A cabinet reshuffle this week may signal a post-Brexit increase in Australian meat imports to the UK, as advocated for by Trade Secretary Liz Truss and Minister of State Lord Frost. However farming communities in Scotland and Wales stand to be affected most by such a decision, a leading academic has said.

Birmingham City University political economist Professor Alex de Ruyter commented on the UK’s ongoing free trade agreement (FTA) discussions with Australia, raising questions about the removal or lowering of tariffs around, and quality of, food imported from Australia.


“Politically it is clear that there is a huge cabinet split between different Brexiteer groups. On one side, Michael Gove and George Eustice both favour limiting imports of Australian meat whilst on the other Liz Truss and Lord Frost favour more complete trade liberalisation. Now that Mr Johnson has come down on the side of an FTA with Australia it looks like Truss and Frost have won the arguments over their Cabinet opponents.

“Truss in particular wants an outline agreement ready in time for the G7 meeting next month. Many would argue that this aggressive timeline puts unnecessary pressure on the UK to compromise. However, there is no real need to move so quickly. Details (especially over standards) are important. The gains from liberalised trade with Australia are likely to be very small overall.

“Many would favour lower food prices for consumers. However, there are a few complicating factors. Australian food standards are different to British ones. Practices that are unacceptable here are quite widespread e.g. the use of growth hormones in cattle. There are environmental questions over the sustainability of present levels of meat consumption (especially red meat) in general and of Australian agriculture in particular.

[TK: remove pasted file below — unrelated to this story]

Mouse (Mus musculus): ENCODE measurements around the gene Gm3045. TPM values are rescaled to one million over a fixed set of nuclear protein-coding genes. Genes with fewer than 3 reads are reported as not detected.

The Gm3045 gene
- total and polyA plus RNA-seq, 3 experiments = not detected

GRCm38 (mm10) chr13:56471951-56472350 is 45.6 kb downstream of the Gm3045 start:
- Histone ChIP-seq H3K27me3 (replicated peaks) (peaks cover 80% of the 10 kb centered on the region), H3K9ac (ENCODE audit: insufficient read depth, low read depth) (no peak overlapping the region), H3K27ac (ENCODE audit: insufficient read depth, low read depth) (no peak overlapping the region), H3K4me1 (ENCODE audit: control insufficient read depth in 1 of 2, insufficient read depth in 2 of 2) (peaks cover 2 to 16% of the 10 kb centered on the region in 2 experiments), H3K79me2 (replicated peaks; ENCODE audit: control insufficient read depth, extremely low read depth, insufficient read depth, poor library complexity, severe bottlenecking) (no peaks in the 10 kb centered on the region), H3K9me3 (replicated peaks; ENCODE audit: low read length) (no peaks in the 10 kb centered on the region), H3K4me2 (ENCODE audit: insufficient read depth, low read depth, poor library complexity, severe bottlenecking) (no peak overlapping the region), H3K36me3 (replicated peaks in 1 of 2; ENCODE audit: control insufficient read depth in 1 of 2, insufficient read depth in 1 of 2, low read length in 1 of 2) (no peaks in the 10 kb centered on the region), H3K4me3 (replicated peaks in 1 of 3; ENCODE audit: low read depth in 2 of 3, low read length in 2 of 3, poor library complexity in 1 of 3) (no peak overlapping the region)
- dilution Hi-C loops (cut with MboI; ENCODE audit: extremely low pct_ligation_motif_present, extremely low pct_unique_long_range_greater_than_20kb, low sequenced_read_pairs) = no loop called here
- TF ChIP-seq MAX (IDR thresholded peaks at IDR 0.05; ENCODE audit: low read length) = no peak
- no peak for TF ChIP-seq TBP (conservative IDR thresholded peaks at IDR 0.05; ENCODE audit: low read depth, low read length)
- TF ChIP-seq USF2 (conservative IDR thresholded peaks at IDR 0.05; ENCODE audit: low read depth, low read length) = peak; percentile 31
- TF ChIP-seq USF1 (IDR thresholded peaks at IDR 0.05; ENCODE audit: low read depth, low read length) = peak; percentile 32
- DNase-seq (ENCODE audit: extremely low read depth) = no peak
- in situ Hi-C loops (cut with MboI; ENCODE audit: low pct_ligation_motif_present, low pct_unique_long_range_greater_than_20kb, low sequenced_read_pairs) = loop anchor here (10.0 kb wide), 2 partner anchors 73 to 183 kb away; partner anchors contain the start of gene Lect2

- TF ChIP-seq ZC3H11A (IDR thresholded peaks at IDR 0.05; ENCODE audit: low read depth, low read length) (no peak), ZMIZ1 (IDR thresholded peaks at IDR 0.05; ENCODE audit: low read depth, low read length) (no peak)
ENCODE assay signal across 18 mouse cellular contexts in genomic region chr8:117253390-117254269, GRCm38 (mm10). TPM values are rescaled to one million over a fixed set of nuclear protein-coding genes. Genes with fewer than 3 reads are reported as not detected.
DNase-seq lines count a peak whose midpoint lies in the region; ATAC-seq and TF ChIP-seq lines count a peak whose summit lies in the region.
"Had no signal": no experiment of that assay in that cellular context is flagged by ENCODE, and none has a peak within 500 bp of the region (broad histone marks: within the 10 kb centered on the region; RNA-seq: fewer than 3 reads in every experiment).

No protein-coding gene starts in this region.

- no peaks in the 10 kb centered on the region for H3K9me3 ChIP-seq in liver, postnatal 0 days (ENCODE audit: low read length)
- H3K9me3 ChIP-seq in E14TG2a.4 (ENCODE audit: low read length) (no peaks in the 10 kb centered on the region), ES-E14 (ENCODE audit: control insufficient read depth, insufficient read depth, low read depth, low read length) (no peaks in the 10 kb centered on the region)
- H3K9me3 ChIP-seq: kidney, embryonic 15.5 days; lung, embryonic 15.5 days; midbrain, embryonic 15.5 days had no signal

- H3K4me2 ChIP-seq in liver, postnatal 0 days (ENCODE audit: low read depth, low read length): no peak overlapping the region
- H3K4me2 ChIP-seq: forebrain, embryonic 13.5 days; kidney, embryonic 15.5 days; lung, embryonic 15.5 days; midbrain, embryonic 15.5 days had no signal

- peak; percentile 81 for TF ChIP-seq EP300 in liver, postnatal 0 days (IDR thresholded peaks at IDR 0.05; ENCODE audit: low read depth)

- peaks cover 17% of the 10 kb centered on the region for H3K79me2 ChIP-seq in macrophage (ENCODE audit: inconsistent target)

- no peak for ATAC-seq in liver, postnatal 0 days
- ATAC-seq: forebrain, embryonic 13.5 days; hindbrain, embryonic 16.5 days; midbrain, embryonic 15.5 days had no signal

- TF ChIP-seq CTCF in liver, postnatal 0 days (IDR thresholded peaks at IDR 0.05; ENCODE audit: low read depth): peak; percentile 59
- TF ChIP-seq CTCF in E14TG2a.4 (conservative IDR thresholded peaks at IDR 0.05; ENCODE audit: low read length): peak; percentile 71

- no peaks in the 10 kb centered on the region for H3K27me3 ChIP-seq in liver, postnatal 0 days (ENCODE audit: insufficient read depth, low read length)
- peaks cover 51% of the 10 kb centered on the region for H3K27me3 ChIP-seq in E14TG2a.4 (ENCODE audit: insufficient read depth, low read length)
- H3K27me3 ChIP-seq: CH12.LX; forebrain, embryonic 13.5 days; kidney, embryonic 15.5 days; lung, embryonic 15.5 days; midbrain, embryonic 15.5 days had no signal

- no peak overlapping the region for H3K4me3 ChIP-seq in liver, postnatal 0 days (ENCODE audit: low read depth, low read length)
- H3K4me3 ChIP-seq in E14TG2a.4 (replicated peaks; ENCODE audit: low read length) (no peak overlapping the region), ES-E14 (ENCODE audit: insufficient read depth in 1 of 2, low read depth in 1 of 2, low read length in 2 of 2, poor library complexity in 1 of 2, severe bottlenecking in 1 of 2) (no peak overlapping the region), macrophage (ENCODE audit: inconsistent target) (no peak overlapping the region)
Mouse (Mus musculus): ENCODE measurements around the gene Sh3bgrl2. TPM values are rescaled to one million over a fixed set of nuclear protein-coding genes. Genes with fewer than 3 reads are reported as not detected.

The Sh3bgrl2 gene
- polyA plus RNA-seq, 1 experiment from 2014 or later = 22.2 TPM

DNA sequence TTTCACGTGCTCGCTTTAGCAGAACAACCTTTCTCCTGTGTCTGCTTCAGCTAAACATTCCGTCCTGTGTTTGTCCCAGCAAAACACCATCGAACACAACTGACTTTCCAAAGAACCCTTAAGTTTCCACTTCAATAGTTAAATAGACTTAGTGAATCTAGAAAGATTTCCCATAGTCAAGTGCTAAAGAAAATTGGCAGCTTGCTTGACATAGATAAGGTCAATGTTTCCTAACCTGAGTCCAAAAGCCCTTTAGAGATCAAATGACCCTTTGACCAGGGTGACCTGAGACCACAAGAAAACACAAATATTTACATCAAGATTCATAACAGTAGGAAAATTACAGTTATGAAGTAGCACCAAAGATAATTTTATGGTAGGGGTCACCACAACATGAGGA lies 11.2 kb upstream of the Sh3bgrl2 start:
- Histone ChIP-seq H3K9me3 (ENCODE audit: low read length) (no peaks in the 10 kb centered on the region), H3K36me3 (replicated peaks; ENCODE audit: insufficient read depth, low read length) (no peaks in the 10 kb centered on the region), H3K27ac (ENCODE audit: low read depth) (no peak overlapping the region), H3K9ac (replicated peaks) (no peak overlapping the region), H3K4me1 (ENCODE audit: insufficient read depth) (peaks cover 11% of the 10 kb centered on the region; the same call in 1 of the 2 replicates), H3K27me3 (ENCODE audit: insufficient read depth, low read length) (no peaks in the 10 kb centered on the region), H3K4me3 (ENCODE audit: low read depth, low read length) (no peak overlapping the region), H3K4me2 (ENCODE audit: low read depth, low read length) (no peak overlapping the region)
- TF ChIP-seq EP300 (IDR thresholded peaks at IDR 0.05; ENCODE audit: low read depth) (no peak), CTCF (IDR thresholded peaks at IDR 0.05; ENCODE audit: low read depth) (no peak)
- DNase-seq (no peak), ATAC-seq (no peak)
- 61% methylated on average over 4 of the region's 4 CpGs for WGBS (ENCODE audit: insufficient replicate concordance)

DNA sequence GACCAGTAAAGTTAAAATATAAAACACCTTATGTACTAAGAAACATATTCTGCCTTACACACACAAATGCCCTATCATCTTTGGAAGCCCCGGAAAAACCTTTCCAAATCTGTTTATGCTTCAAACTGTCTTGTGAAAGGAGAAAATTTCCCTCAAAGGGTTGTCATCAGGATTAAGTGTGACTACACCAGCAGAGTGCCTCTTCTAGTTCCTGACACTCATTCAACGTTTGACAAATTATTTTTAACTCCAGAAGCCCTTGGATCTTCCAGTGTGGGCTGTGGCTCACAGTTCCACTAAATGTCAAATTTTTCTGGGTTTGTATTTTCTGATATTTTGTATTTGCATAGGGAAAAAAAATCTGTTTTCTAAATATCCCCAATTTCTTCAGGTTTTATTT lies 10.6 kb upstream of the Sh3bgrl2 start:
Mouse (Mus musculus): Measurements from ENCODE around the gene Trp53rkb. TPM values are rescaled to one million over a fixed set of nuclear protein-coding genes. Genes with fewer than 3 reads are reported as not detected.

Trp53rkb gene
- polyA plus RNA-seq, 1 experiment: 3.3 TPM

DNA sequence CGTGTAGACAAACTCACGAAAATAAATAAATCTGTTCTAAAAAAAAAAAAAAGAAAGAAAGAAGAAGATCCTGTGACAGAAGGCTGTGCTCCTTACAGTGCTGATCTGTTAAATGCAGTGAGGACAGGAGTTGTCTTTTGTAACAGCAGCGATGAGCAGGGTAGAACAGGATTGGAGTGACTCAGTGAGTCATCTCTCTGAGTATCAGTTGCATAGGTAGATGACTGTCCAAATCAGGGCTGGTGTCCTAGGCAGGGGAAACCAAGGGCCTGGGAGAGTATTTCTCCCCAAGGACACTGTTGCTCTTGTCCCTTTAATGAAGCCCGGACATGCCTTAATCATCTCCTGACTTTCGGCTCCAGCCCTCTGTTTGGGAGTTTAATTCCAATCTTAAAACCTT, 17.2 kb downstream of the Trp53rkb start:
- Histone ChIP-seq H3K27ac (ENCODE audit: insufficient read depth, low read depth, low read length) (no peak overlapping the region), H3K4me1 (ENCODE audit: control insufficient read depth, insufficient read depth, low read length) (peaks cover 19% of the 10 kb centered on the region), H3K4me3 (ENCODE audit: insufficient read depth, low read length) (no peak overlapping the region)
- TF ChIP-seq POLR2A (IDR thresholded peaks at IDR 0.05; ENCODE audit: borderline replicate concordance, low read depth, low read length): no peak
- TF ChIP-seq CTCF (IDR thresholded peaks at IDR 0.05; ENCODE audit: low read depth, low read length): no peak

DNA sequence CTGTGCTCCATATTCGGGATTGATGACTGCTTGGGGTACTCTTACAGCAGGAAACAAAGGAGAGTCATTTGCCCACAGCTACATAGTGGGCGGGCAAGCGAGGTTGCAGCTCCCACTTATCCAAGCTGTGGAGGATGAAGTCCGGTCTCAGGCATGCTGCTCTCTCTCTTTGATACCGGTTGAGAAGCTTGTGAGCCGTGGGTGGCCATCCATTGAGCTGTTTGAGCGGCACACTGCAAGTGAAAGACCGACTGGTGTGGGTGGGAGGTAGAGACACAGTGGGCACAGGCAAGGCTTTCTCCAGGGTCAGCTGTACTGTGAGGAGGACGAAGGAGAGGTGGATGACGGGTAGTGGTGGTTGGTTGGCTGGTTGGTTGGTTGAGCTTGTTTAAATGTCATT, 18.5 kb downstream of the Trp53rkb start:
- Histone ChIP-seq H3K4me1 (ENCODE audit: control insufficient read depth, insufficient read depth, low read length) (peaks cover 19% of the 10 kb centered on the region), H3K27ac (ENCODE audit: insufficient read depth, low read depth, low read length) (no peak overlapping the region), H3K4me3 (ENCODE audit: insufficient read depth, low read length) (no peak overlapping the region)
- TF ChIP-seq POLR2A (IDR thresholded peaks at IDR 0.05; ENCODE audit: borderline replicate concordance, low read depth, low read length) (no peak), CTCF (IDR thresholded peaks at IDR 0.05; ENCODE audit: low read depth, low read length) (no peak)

“The farming communities that would be affected are overwhelmingly concentrated in Scotland and Wales. Liberalisation (even if both countries would gain in aggregate) would provide another stick with which Mr Johnson’s Nationalist opponents could beat an “out of touch Westminster”.

“If (and it remains a large if) any trade deal allowed food with different sanitary and phytosanitary standards from our current ones to enter the UK then that could dramatically complicate longer-term efforts to reduce frictions in the border in the Irish Sea.

“The impending cabinet reshuffle will give a further indication as to Johnson’s medium-term plans in this regard amid rumours that Eustice might be moved.”